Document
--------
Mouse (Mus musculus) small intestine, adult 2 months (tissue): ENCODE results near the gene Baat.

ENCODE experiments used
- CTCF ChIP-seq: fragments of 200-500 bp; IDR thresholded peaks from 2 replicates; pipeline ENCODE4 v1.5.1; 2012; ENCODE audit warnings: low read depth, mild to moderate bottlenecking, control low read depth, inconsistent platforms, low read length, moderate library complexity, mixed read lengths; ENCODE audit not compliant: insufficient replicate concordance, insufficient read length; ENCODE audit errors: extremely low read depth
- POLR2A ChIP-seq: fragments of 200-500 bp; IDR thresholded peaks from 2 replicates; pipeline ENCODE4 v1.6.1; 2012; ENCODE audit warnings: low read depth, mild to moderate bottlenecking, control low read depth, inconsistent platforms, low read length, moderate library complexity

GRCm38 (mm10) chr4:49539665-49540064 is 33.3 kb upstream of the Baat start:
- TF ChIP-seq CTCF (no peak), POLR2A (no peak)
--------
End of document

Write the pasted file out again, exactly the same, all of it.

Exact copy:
Mouse (Mus musculus) small intestine, adult 2 months (tissue): ENCODE results near the gene Baat.

ENCODE experiments used
- CTCF ChIP-seq: fragments of 200-500 bp; IDR thresholded peaks from 2 replicates; pipeline ENCODE4 v1.5.1; 2012; ENCODE audit warnings: low read depth, mild to moderate bottlenecking, control low read depth, inconsistent platforms, low read length, moderate library complexity, mixed read lengths; ENCODE audit not compliant: insufficient replicate concordance, insufficient read length; ENCODE audit errors: extremely low read depth
- POLR2A ChIP-seq: fragments of 200-500 bp; IDR thresholded peaks from 2 replicates; pipeline ENCODE4 v1.6.1; 2012; ENCODE audit warnings: low read depth, mild to moderate bottlenecking, control low read depth, inconsistent platforms, low read length, moderate library complexity

GRCm38 (mm10) chr4:49539665-49540064 is 33.3 kb upstream of the Baat start:
- TF ChIP-seq CTCF (no peak), POLR2A (no peak)